Cryptocurrency has exploded onto the scene and adoption from retail investors is growing greater by the minute. With the end of the year quickly approaching, both seasoned and new cryptocurrency investors may have questions about the tax liabilities they may have generated. Let’s delve into this topic so you’re prepared ahead of time.
Property vs. Fiat Currency
Based on the name, many investors and users of cryptocurrencies may assume it is treated as a currency for tax purposes. However, the IRS does not treat cryptocurrency as currency for tax purposes. Instead it treats it like property. What does this imply?
This classification means that cryptocurrency transactions are treated differently than transactions involving traditional fiat currencies such as the U.S. dollar. Unlike fiat currencies, most cryptocurrency transactions are considered a taxable event. This means that a cost basis is assigned to your cryptocurrency upon acquisition and disposal. As you can see, depending on your cryptocurrency activity level, this can create a long list of transactions to reconcile as a part of your taxes each year.
As we noted above, nearly all cryptocurrency transactions are taxable events. That said, there are caveats of which you should be aware. For example, if you were to use a credit card that offers cryptocurrency as a form of rewards, the rewards received in cryptocurrency are not taxable upon receipt just like their fiat currency counterpart.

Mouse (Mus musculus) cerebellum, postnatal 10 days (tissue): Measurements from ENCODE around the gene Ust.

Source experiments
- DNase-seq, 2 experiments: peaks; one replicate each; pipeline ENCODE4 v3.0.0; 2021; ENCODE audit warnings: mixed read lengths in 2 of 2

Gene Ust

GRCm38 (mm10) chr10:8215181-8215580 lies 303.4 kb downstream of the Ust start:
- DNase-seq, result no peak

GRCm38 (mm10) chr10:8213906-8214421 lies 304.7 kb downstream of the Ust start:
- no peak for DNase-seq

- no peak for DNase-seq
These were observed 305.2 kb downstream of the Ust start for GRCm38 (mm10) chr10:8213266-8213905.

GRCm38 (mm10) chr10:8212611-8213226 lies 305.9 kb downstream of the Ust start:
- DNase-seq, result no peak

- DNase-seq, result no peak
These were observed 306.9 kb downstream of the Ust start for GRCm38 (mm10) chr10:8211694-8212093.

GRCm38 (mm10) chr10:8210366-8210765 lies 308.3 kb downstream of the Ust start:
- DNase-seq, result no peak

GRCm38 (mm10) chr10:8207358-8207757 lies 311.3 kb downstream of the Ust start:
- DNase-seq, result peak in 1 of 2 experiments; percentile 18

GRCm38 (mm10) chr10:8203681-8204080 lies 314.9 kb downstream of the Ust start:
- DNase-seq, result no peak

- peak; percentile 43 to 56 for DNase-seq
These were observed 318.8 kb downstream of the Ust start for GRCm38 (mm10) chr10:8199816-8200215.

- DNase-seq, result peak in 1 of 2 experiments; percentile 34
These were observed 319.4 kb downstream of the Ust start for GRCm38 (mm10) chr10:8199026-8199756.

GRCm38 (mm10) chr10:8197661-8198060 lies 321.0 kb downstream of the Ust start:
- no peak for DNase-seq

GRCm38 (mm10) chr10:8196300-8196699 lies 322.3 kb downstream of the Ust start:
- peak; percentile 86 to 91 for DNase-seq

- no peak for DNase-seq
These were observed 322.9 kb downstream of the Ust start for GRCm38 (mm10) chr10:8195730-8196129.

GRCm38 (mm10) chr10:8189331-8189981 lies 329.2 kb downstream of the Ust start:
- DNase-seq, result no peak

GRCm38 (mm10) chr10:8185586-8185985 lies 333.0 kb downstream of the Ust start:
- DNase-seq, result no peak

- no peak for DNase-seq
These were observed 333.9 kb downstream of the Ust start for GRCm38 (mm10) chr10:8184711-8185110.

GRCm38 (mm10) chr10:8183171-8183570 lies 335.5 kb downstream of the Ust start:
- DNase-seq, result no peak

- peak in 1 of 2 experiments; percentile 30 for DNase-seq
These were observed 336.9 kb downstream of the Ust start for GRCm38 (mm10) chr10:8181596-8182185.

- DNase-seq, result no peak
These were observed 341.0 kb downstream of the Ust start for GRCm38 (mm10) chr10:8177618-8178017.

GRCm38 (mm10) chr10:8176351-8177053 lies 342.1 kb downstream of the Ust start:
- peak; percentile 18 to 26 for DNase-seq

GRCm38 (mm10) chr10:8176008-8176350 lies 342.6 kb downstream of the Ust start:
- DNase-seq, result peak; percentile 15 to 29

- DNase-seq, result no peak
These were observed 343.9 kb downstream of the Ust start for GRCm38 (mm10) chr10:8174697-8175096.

However, not all cryptocurrency income is the same. Should you choose to lend your cryptocurrency and receive interest in return, the interest received will be taxable as income at the value of the cryptocurrency received at the time of payment.
Another example of taxable passive income earned through cryptocurrency is staking rewards. Staking is the process of delegating your tokens to a validator to secure a decentralized network in exchange for making the network more secure; the network emits rewards and pays them out on a pro-rata basis. These rewards are taxable income and measured at the value of the cryptocurrency at the time the reward was paid.
Capital Gains Taxes
We’ve covered how cryptocurrency is classified and its taxability, now let’s take a look at the rates that apply to the taxable transactions. There are two main rates to be aware of as a cryptocurrency investor: long-term capital gains and short-term capital gains.
Long-term capital gains are paid when the time between the date you purchased the cryptocurrency and the date you dispose of the same cryptocurrency is greater than one year. The long-term capital gains tax rates are more favorable than short-term capital gains rates. For example, the top bracket for 2022 long-term capital gains tax is 20%. Inversely, short-term capital gains are typically taxed at ordinary income tax rates, meaning they’re subject to a top bracket of 37%.
How Our Experts at Founder’s CPA Can Help
If you’re looking for seasoned cryptocurrency accountants in the Chicagoland area, your search stops with our team at Founder’s CPA. We have $500+ million in tracked crypto and we’ve helped support over 100 different assets. For a risk-free assessment with one of our experts, get in touch with us online today.